In early 19th century Vienna, aristocratic women used fashion as a means to shape norms and negotiate gender-specific ideas. As consumers they ordered and bought fashionable clothes and accessories from Viennese dressmakers and milliners, often made according to French patterns. By promenading in certain parts of the city, such as the Prater grounds or the Bastei, and visiting shops near St. Stephen's Cathedral, these women claimed public space for themselves. The project examines the appropriation of fashion as a field of action and analyses it as a marker of social and gender-specific hierarchies.
Imports of trends and patterns were interrupted in the wake of the Napoleonic Wars, when social fears and anti-French propaganda led to the establishment of the so called "Viennese fashion" [Wiener Mode]. This new "brand" was intended to reduce the influence of "foreign", especially "French" clothing. The research investigates associated buying habits as well as the design and development of travel and sportswear for women, reflected in contemporary fashion magazines.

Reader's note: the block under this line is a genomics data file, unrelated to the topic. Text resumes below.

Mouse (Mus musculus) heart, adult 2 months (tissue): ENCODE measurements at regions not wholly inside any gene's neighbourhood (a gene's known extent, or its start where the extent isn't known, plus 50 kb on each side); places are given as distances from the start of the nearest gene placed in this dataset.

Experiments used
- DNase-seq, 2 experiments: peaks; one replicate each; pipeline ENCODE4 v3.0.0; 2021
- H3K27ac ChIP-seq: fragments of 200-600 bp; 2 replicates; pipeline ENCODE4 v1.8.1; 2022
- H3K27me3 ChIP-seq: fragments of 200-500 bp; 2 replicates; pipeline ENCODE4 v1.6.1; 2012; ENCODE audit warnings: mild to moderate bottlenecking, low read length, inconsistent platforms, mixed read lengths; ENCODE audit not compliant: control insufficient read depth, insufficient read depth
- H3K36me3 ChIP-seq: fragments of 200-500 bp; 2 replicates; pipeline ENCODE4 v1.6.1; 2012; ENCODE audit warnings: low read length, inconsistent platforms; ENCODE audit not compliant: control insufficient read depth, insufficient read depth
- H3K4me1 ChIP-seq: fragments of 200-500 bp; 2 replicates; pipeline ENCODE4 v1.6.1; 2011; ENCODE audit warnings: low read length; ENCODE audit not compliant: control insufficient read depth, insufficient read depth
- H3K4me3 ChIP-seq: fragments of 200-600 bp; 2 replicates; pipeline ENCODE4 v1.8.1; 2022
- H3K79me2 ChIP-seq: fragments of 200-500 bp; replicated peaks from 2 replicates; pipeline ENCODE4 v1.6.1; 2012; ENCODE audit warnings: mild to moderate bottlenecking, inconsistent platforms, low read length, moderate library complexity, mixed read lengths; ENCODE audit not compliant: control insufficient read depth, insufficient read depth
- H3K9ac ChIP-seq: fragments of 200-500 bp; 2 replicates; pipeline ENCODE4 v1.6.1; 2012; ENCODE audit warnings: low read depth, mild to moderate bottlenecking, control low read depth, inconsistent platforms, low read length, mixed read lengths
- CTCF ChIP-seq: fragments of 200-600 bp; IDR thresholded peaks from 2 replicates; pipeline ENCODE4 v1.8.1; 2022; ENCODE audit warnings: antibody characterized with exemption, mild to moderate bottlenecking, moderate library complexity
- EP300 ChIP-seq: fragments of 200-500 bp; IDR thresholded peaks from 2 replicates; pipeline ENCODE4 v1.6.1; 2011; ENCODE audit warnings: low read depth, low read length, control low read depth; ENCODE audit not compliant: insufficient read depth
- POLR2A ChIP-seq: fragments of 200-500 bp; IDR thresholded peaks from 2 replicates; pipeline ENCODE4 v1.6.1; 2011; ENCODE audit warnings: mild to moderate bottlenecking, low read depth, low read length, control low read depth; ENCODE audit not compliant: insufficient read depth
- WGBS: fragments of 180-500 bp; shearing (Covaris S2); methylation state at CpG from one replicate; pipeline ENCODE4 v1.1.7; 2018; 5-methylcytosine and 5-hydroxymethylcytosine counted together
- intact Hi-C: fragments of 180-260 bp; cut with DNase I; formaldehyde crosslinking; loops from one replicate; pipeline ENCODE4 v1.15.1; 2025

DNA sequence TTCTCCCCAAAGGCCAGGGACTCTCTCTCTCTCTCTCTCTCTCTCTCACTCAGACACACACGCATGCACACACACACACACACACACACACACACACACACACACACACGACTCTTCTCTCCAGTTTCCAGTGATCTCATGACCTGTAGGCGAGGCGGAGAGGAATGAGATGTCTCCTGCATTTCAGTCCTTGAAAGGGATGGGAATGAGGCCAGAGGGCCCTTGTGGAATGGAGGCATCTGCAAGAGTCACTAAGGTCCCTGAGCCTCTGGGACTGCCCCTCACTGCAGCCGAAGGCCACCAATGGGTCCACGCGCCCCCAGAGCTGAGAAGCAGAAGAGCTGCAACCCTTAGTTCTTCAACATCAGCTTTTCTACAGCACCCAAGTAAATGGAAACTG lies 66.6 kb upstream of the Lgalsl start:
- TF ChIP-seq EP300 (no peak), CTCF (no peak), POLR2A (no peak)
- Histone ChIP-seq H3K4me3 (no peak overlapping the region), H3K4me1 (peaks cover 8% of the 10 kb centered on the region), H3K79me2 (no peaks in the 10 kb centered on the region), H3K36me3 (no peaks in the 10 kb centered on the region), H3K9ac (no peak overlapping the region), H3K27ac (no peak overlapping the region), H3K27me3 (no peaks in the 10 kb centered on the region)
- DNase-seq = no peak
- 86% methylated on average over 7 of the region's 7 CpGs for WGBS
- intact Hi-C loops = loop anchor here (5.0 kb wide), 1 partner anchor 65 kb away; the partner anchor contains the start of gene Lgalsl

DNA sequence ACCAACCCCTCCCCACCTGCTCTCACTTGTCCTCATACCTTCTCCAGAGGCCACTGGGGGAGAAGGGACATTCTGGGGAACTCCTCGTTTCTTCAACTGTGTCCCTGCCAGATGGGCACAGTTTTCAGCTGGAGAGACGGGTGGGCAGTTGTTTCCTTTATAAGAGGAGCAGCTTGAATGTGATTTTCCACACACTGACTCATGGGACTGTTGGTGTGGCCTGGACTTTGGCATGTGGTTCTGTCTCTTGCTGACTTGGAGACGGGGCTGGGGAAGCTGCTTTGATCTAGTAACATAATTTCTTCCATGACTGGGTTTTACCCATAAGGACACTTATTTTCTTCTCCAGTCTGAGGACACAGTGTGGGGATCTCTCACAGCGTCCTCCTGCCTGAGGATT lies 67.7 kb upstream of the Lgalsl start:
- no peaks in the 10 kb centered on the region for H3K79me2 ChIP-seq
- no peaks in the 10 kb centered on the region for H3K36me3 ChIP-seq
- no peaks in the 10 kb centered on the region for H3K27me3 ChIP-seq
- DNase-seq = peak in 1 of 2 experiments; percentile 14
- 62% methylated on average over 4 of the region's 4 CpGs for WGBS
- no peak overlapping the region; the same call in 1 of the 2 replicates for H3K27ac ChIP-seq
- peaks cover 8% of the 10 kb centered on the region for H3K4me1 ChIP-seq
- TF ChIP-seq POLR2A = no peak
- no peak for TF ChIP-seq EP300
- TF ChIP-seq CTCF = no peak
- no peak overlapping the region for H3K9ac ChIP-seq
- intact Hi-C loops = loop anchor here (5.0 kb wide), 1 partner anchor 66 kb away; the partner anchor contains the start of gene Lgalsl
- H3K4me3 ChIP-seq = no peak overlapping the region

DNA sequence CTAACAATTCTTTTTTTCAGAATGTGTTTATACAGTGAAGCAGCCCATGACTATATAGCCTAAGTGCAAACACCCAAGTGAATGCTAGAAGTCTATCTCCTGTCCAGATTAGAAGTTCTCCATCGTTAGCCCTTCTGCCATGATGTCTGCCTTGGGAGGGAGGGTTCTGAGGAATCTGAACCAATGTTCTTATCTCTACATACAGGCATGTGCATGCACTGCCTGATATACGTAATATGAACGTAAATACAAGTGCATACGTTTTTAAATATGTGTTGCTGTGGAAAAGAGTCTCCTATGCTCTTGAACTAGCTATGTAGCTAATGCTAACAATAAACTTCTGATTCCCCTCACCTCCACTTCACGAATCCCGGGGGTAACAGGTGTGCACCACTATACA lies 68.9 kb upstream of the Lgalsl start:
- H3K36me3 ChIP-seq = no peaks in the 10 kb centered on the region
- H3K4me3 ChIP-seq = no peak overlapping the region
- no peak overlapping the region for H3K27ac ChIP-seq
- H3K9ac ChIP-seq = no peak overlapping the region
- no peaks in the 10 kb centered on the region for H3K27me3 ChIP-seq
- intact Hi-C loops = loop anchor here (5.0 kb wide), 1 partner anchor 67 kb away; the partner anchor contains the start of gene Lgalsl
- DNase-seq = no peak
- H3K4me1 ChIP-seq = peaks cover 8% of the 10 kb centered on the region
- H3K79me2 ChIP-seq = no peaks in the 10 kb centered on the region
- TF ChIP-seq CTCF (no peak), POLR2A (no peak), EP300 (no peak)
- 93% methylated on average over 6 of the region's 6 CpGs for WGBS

Using perspectives from women's and gender history and approaches from the history of consumption, the project traces the extent to which aristocratic women participated in social change in Vienna and how they helped shape corresponding transformation processes in fashion. The extensive correspondence between the sisters of the countly Hoyos-Sprinzenstein family is the main source for the project. Archival holdings of aristocratic families have been so far underexplored for Viennese urban history. Similarly aristocratic women as actors have received increased research attention in the last twenty years. Due to their social position, noblewomen often had both visibility and economic means at their disposal and as consumers and trendsetters played a decisive role in shaping the social life of the Viennese Biedermeier period.